'Youth power' - a term that is being widely used nowadays! There is much more scope now than before for young people to be empowered, develop their skills, and make their voices heard - to become 'changemakers' in our respective societies. I consider myself lucky to be a young person in this era.
My journey as a 'changemaker' has been blessed with support from various institutions, and perhaps, this journey excelled in 2015 when I started to work as a youth volunteer with Plan International Bangladesh. Honestly, I would say that I was privileged to live in the capital, privileged not to work to earn money at that young age, and privileged to receive a quality education. But, not all of the young people of Bangladesh are this privileged. Most of the young people live in the country's rural areas - where there is a disparity in access to opportunity, education quality, and access to information. But these young people have one thing that defines them, sets them apart, and makes them champions in their communities - their unfathomable courage and their will to bring positive change to society. If there were any matrix to measure the level of courage and will, the youths of Bangladesh would have indeed topped in the whole world!
It is already known that Bangladesh is enjoying a demographic dividend now. There have not been so many young people in the country's history before, and another demographic dividend would be a long time away when this window of opportunity diminishes around 2040. This decade is the time to cash in this dividend - the young people have to take charge; they have to become active citizens and initiators of development in Bangladesh.
As a young development enthusiast, I feel that we, the youths, are ready to take the responsibility. The literacy rate in Bangladesh is at the highest ever, and our generation is as tech-savvy as it can get. Youth entrepreneurship is blooming in the country - from starting VC-funded businesses to becoming mental health advocates - you name it, youths are everywhere! Whenever this country has been facing any crisis, be it the covid-19 pandemic or the unparalleled flood this year, the youths of Bangladesh acted as the first responders and reached even the remotest corner of the country where even the responsible authorities could not go at some cases. All we need now is proper guidance from our adult counterparts, and an improved access to resources to hone our skills.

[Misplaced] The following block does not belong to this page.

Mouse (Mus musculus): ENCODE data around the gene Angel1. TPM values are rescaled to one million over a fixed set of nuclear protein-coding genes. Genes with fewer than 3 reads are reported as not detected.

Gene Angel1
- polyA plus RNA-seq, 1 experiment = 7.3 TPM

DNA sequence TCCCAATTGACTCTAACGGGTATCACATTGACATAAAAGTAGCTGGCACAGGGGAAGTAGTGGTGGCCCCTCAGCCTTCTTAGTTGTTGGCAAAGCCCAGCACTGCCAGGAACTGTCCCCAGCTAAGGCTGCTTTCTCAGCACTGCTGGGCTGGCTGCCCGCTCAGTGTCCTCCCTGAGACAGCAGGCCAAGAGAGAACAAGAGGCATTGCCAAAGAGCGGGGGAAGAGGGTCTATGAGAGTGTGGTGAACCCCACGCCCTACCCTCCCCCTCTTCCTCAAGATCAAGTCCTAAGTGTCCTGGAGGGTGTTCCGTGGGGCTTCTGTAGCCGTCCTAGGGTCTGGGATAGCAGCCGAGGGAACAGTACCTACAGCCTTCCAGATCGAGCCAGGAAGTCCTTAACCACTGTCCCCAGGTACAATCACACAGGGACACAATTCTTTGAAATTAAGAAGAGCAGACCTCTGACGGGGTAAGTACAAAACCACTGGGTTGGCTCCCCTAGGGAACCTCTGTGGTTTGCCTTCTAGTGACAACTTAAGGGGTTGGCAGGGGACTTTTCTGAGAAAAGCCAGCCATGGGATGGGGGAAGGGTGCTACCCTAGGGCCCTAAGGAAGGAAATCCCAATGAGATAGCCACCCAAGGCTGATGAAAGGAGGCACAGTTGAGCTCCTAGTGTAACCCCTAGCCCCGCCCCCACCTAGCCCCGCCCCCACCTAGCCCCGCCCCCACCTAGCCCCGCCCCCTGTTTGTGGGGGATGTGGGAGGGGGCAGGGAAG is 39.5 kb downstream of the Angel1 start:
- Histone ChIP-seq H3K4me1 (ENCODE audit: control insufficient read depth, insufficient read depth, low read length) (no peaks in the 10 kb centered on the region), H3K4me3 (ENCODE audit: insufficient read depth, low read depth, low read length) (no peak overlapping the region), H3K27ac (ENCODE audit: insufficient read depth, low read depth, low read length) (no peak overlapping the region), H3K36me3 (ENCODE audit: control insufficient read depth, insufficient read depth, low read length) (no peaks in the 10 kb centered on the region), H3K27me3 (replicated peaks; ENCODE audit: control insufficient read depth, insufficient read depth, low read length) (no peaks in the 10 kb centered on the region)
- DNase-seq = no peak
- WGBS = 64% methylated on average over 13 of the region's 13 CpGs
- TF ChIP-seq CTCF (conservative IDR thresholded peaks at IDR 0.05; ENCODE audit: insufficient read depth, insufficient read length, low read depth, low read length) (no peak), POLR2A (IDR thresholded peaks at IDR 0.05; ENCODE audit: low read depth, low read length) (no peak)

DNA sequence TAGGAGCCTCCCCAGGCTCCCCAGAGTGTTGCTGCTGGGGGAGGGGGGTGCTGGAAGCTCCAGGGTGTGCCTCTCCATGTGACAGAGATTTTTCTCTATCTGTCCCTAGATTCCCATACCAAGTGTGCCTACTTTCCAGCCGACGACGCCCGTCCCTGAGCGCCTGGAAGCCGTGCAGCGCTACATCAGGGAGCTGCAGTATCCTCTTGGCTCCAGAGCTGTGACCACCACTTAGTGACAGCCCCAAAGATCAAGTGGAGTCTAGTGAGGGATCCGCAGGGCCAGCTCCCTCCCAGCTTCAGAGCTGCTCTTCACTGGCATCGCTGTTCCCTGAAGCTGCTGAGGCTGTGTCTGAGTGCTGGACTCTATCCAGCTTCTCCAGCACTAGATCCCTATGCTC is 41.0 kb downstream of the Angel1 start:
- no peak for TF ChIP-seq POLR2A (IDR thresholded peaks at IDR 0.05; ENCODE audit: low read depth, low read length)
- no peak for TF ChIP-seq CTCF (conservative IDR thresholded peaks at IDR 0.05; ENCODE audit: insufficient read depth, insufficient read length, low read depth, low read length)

But it is not only about youths themselves being ready, it is also about whether there are processes in place to foster youth leadership. Although many development organizations such as Plan International Bangladesh are working relentlessly to promote and strengthen youth participation and leadership, there is still a long way to go. There are still significant barriers and challenges at the policy level to support young people's initiatives. 'Ageism' still exists in many places and sectors, undermining young people taking meaningful initiatives on their own. However, it is a happy sight that the government of Bangladesh is taking many steps along with stakeholders from different sectors to facilitate young people's initiatives and integrate the young population as vital actors in Bangladesh's development interventions.
And this is precisely what we need. We need different generations working together in synergy. The theme for this year's International Youth Day, "Intergenerational Solidarity: Creating a World for All Ages", could not have been more perfect in the context of Bangladesh. The wave of young people's positive changemaking has started to hit our lovely country, and everyone needs to embrace this wave and pave the way for this wave. Only then can we ensure a bright future for this country. And to my fellow young champs - let's continue the good work that all of us are doing together, and let's keep working to make Bangladesh a better place. I want to conclude here by mentioning one of my favorite quotes from Margaret Mead,
"Never doubt that a group of thoughtful, committed citizens can change the world; indeed, it's the only thing that ever has."
Kamrul Hasan Shawon, Co-founder, Youth for Change Bangladesh
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